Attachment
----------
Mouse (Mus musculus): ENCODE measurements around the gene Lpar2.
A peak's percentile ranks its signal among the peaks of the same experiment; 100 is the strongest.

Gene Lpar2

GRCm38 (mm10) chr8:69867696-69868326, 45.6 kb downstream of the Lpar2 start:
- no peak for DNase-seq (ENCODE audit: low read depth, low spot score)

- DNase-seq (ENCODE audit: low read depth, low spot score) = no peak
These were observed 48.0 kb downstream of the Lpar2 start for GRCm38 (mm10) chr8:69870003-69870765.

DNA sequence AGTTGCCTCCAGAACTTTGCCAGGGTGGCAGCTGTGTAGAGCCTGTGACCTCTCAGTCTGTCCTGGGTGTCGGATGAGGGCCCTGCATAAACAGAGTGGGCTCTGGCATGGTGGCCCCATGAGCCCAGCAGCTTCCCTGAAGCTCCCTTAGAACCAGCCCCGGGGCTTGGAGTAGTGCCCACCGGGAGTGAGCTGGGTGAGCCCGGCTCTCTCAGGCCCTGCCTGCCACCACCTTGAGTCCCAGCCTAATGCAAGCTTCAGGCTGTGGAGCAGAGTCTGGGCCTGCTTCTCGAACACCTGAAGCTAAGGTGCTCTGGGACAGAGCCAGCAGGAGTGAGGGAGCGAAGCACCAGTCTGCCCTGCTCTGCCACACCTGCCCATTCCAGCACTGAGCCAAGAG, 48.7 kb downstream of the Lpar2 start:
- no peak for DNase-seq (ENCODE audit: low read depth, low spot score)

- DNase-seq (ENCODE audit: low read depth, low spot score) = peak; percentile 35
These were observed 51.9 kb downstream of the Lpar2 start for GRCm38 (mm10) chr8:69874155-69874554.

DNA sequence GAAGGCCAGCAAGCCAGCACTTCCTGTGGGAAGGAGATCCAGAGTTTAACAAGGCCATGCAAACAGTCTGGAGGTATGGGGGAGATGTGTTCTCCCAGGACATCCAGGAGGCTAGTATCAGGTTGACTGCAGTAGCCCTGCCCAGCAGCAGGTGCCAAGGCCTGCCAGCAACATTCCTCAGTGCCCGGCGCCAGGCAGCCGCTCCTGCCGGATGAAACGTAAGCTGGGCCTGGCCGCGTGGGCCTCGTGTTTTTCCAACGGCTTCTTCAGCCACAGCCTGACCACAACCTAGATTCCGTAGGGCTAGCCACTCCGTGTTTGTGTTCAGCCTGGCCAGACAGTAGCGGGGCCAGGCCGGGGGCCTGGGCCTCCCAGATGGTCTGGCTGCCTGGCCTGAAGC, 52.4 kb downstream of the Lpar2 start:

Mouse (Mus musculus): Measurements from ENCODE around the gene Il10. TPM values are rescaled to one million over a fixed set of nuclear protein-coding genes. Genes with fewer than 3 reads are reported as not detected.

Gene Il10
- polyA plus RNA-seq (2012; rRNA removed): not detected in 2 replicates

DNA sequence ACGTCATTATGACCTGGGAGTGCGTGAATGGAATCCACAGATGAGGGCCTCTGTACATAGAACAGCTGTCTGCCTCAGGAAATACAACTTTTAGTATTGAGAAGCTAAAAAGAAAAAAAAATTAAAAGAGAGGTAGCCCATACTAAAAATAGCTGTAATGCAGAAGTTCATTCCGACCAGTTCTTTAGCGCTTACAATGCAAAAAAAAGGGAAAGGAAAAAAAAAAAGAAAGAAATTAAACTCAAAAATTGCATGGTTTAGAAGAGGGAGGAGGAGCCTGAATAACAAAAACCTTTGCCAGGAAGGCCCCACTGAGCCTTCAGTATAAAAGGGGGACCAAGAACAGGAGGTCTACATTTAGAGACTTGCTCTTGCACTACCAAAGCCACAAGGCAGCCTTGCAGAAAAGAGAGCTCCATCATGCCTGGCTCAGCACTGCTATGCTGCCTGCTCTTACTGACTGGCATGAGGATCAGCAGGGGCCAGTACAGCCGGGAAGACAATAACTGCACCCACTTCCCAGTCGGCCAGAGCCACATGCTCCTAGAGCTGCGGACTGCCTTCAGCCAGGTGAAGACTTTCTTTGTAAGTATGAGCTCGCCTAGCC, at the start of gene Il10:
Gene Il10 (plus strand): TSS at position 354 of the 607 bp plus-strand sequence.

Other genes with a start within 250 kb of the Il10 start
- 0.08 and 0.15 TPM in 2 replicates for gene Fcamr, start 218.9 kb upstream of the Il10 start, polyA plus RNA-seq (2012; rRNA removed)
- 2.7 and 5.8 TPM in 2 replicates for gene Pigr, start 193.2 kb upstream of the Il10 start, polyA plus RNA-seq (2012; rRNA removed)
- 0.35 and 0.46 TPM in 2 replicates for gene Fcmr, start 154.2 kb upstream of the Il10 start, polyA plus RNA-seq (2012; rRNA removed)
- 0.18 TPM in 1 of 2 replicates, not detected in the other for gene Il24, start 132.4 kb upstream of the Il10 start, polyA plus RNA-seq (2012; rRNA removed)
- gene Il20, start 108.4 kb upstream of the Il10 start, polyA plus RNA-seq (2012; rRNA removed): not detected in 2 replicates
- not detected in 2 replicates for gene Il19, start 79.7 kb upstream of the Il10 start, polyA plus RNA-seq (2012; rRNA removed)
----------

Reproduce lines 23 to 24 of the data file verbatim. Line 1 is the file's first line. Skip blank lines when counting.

- gene Il20, start 108.4 kb upstream of the Il10 start, polyA plus RNA-seq (2012; rRNA removed): not detected in 2 replicates
- not detected in 2 replicates for gene Il19, start 79.7 kb upstream of the Il10 start, polyA plus RNA-seq (2012; rRNA removed)